In any version of Christianity, certain things bind the persons who affiliate with that variety together. For some, it is ethnic heritage, and for others, a certain confessional stance. Most emanate from a particular individual, or, in the case of Pentecostalism, a particular event.
The emergent movement has no such genesis, and no such confessional glue. Within emergent, you’ll find Southern Baptist preachers and lesbian Episcopal priests, Missouri Synod Lutherans and Quakers. For what binds emergents is not unlike what binds Pentecostals – it’s an ethos, a posture. In fact, I might describe it as a posture of openness to the movement of God’s Spirit in the world.
Thus, you could walk into a United Methodist Church with the an organist and choir and a minister in alb and stole, and stroll down the street to a Vineyard assembly with a rock band and a preacher wearing shorts, and each could self-identify as emergent. Why is that? What in God’s name do these churches have in common?They are, as I said, open to God’s Spirit, moving and active in the world today. In the words of Tim Keel, late of Jacob’s Well Church in Kansas City, “My job as a pastor is to figure out where God is active in the world and then get my people there, to cooperate with God.”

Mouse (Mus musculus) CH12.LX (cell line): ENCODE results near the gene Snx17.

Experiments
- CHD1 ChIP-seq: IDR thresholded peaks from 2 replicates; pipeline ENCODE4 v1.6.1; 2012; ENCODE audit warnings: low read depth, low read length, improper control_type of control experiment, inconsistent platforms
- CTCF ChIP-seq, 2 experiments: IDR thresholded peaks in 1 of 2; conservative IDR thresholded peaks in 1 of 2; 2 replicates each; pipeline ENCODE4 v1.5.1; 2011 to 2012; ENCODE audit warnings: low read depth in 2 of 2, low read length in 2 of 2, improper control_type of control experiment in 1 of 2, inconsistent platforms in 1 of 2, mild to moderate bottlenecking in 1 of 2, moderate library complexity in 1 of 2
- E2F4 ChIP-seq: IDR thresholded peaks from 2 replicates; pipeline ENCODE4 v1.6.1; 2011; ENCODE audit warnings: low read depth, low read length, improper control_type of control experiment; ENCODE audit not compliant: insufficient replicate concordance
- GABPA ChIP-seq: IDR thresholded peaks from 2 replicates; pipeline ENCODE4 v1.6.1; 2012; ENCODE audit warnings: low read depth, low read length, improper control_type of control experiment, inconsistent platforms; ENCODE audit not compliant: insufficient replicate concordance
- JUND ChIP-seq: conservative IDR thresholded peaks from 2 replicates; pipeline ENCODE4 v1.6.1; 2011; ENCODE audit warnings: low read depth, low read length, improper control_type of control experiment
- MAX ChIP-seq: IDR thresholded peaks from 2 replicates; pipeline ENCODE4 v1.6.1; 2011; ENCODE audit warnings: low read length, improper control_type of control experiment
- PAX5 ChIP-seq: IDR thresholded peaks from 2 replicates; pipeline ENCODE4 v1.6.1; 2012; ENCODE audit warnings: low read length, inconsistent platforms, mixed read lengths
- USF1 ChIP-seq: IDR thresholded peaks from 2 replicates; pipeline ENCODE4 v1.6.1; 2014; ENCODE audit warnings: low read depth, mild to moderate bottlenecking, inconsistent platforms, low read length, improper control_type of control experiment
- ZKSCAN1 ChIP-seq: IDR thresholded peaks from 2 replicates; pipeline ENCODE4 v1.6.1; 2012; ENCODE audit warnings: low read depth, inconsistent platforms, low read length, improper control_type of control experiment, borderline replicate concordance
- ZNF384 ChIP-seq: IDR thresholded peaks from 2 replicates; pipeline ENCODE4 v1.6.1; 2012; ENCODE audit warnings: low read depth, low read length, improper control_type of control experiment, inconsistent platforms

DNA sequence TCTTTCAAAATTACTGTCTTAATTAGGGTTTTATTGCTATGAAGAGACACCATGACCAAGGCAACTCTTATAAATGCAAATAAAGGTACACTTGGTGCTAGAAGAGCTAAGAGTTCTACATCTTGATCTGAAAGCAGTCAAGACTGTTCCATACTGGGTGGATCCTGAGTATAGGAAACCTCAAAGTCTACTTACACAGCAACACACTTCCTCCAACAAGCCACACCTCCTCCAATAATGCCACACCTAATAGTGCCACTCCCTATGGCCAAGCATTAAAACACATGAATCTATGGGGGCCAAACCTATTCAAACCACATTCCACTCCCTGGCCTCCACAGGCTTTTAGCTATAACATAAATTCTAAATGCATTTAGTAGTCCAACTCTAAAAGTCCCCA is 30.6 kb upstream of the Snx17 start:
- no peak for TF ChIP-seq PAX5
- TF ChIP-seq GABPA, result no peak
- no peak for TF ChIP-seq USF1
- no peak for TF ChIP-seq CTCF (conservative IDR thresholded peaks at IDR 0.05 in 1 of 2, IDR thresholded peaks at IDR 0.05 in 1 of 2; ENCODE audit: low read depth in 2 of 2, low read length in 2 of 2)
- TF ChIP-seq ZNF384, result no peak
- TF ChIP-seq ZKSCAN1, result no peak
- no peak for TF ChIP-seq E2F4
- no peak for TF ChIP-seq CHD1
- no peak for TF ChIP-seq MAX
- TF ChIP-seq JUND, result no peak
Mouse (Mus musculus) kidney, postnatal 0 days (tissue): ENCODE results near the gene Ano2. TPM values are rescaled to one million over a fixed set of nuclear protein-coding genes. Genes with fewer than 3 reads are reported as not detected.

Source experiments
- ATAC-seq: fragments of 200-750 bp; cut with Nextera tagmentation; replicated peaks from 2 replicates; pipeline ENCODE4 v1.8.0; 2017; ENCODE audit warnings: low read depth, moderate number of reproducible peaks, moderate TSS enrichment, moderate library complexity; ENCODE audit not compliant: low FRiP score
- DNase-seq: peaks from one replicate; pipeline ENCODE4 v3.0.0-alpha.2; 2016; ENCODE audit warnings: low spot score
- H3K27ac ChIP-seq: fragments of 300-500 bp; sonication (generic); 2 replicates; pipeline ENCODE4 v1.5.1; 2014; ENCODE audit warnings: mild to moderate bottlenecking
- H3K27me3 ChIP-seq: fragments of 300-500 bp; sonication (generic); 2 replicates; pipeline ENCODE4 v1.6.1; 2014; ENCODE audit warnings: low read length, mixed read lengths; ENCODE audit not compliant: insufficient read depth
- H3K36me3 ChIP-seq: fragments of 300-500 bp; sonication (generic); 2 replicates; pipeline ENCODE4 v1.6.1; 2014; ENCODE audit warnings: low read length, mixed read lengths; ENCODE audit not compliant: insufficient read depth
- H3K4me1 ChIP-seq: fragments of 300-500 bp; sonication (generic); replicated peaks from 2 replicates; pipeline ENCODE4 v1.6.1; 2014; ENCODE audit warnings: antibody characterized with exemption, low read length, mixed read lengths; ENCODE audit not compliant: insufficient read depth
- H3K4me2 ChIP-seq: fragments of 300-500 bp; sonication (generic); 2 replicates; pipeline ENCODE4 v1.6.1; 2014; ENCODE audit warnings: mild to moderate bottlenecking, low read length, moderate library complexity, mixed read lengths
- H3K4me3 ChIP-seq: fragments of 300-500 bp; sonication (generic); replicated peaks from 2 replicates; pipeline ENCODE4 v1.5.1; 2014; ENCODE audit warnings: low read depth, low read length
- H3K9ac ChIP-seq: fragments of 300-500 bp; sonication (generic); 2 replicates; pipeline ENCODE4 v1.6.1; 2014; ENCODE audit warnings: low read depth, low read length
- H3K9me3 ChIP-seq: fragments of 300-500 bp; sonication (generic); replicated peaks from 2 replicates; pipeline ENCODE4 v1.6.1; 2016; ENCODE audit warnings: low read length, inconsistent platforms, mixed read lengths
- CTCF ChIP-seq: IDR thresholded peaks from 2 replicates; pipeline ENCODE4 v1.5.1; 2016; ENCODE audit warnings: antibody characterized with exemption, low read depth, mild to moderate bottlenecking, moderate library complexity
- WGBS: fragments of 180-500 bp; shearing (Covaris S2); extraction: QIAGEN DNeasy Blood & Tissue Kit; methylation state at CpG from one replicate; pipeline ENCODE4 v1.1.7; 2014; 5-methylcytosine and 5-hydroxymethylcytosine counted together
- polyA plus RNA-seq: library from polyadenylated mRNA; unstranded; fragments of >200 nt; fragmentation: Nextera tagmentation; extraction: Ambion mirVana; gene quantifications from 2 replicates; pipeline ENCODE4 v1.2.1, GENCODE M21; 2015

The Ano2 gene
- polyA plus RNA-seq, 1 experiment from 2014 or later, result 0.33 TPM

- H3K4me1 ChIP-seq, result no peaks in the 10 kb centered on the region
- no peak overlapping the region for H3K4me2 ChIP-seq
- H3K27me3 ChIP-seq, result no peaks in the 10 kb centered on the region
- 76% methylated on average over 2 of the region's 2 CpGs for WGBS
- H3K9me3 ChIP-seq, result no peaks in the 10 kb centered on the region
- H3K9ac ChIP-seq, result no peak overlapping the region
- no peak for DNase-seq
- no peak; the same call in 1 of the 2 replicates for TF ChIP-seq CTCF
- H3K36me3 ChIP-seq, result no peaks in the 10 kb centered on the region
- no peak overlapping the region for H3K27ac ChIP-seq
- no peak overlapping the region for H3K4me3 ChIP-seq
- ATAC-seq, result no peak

It’s probably this idea of “cooperation with God” that makes the young, restless, neoCalvinists particularly uncomfortable, for to them that sounds like an undermining of God’s sovereignty, an implication that God is dependent on human beings – in fact, to hear those Calvinists, we humans might be a royal pain in God’s backside.
But contrary to that opinion, I think that emergents share a particular sensibility with Pentecostals: God gratefully and graciously uses us in Kingdom-building work. I think that we talk about it differently – you’re unlikely to hear too much overt Holy Spirit-talk from emergent; instead, it is usually God-talk, as in the aforementioned quote from Tim Keel. But I do believe that we mean the same thing.